In this post, I will show what three of Chiang's contemporaries thought about the Generalissimo: Theodore White, Zhang Junmai, and Li Chenfu.

Chiang K'ai-shek - The People's Choice?

Theodore White (1915 – 1986) was a US journalist and historian. He was the China correspondent for the Time during the Second World War. Based in the wartime capital Chongqing, White knew Chiang Kai-shek personally. However, it must be pointed out that his assessment of Chiang's personality refers to the wartime period, in which Chiang's leadership became more dictatorial than it had previously been.

Chiang's personal discipline is one of the first clues to his complex, involved character. It has been bred of a tempestuous, storm-tossed life and, like his lust for power, his calculating ruthlessness, his monumental stubbornness, has become more than an individual characteristic -  it is a force in national politics. Chiang's character reflects and distorts fifty of the most turbulent years in Chinese history ... 
[His] dominance of the Kuomintang was never once seriously threatened. His one passion now became and remained an overriding lust for power. All his politics revolved about the concept of force. He had grown up in a time of treachery and violence. There were few standards of human decency his early war-lord contemporaries did not violate; they obeyed no law but power, and Chiang outwitted them at their own game ... He ... spoke of a Nationalist Revolution - but the fact that the revolution involved the will of the people escaped him. Chiang relied not on the emotion of the peasant masses but on an army and its guns.
The war against Japan made Chiang K'ai-shek almost a demigod. For a brief moment at the war's outbreak he stood as the incarnate symbol of all China's will to resistance and freedom. Once again, as in the days of revolution, he was China - doing China's will, above reproach, above criticism, above all advice.

Taiwan's Convenience Store Clerk Falls Asleep, Insults Customer Who Wakes Him Up

Yesterday evening at around midnight I went to Family Mart, a big convenience store chain, next to an MRT Station to buy my dinner - a salad, rice with egg, and strawberry soy milk. When I was about to pay, I looked at the shop clerk and saw that his eyes were closed. He seemed to be asleep asleep. 'Ni  hao,' I said. He woke up. 'Ni hao,' I repeated.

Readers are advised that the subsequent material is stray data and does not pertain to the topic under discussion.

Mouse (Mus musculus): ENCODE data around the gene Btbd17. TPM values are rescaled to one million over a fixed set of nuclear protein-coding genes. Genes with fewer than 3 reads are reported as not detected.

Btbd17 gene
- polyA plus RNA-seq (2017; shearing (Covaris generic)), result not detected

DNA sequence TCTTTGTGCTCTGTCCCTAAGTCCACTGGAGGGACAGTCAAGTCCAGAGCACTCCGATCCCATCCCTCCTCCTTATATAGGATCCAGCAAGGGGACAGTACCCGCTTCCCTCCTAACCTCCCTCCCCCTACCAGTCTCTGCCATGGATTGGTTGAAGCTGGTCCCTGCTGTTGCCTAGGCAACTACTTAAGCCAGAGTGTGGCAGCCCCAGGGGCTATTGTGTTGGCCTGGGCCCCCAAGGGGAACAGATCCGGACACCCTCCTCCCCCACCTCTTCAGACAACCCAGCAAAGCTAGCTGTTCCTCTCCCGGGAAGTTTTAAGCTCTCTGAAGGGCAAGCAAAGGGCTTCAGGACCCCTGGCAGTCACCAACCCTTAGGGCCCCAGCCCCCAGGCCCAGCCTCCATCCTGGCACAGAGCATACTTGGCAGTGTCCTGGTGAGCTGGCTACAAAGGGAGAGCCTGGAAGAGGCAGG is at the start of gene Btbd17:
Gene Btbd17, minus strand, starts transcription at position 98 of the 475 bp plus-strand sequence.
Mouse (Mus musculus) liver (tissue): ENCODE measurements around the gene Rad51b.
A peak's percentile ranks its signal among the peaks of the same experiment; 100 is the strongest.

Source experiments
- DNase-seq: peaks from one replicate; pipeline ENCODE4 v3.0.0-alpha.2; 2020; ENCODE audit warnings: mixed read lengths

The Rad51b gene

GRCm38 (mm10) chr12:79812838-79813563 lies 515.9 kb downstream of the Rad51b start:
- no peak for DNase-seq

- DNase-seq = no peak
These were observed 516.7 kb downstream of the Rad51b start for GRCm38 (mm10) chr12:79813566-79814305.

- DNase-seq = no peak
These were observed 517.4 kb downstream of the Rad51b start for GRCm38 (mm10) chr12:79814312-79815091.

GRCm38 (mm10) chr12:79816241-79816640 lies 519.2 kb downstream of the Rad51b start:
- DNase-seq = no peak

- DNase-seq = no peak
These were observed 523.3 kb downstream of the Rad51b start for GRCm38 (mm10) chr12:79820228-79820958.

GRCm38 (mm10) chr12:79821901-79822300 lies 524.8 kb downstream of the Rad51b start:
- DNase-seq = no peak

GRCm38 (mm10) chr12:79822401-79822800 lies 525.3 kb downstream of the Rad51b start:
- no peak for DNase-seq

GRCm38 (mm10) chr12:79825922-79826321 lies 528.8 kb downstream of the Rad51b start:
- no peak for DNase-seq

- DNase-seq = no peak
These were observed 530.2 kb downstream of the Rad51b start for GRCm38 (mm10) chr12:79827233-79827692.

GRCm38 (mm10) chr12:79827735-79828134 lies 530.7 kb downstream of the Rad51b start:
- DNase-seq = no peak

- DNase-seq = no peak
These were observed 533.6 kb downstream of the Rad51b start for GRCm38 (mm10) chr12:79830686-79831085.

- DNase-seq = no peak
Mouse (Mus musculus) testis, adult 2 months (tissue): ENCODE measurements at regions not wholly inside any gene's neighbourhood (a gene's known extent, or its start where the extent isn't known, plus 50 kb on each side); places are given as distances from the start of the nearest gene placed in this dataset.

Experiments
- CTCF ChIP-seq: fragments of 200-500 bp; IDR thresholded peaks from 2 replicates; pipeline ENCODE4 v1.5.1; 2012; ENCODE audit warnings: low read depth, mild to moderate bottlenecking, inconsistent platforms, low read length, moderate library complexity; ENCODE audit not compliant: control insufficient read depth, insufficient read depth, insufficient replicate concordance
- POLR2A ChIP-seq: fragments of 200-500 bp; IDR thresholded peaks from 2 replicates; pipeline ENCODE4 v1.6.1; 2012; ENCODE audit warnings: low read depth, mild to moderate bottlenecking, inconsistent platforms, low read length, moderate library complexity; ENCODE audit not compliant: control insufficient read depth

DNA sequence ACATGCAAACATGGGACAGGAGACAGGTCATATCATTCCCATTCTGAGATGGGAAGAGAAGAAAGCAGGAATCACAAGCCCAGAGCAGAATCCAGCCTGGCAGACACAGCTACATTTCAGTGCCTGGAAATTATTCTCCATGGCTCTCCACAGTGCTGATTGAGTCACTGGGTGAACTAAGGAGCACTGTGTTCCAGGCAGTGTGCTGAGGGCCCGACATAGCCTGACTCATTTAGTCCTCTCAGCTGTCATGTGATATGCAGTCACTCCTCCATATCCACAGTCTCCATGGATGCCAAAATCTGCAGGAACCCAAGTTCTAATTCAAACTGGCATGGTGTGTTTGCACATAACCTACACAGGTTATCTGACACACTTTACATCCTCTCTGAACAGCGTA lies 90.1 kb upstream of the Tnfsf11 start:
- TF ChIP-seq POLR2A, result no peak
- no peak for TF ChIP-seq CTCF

He had dark circles under his eyes, and as he was scanning the products and putting them into a bag he moved sluggishly. In Taiwan, they usually give you plastic cutlery, but the clerk forgot it. 'Wo yao yi zhi chazi' (I need a fork), I said smiling. 'Ah, chazi,' he slurred. I also had to remind him to give me a straw and chopsticks. 

I'm not writing this post to criticise this guy. Actually, I smiled at him and when he apologised I said it didn't matter. I really understand that convenience store clerks who do the night shift have a pretty tough time. Probably he hadn't slept much before, or he was too tired. So I don't mind if he was not fast or efficient.

However, when I returned home I read an article about a similar, but far more extreme situation. 

A few days ago a video went viral on Youtube. A shop clerk at Family Mart was filmed while he was lying on the floor fast asleep behind the counter. An old man wanted to pay a drink and called the clerk, but he didn't wake up. The man who was filming threw something at the clerk, who finally came round. He struggled to get up, and reluctantly scanned the drink. '170 yuan', he said. But he got the wrong price. '20 yuan!' cried the old man in protest. The man asked for a packet of cigarettes, but the clerk took the wrong one. In the end, he insulted the customer, told him to go away and went back to sleeping. 

Thursday, 10 July 2014

Two-Faced Friends - Discovering a Person's Other Self

One day I searched the name of a friend of mine on Facebook. She'd been having a difficult time and I wanted to send her a message to ask how she was doing. But when I typed her name into the search bar not one, but two profiles appeared: the one which was familiar to me, and another one, of which I'd known nothing.